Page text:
Dr. Reverand Martin Luther King, Jr. was an American clergyman, activist and prominent leader in the American Civil Rights Movement in the 1960's. He was also an outspoken advocate on behalf of Israel's security and against anti-Semitism, especially among the African-American community.
Speaking at the annual convention of the Rabbinical Assembly in 1968, Dr. King said:
He is also attributed with having said, "When people criticize Zionists, they mean Jews. You're talking anti-Semitism," in response to a student who had attacked Zionism during a dinner event with Dr. King in 1968.
In early May 1967, Israeli Prime Minister Levi Eshkol invited Dr. King to Israel, the formal invitation a realization of years of efforts by Jewish groups, including elements within Israel's government, to host the civil rights leader in the Jewish State and honor his committment to Israel.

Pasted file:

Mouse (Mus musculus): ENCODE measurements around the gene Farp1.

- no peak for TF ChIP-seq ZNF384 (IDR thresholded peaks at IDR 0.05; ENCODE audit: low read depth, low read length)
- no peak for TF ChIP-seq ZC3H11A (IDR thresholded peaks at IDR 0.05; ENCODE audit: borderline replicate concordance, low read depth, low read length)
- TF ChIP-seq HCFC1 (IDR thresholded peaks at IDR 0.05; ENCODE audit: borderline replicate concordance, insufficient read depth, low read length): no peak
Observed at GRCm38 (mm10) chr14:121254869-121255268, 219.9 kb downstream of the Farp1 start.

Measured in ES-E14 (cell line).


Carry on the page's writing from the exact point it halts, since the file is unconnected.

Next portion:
Unfortunately, Dr. King's untimely death did not allow him to realize would have been a momentous trip to Israel.
While it remains unclear when the efforts at bringing Dr. King to Israel began, the first evidence of the correspondence is an August 1962 letter from then-Israeli consul in Atlanta, Zeev Dover, to the Israeli Embassy in Washington, D.C.
Listed below are a series of letters released in 2013 by Israel's State Archives that document some of the correspondence between Dr. King and members of the Jewish and Israeli leadership who were instrumental in the quest to bring him to Israel during the 1960's:
Sources: Israel State Archives (2013); I. L. Kenen, Israel's Defense Line, Prometheus Books, Buffalo, NY: 1981, 266; Seymour Martin Lipset, “The Socialism of Fools—The Left, the Jews and Israel,” Encounter, (December 1969), p. 24; YouTube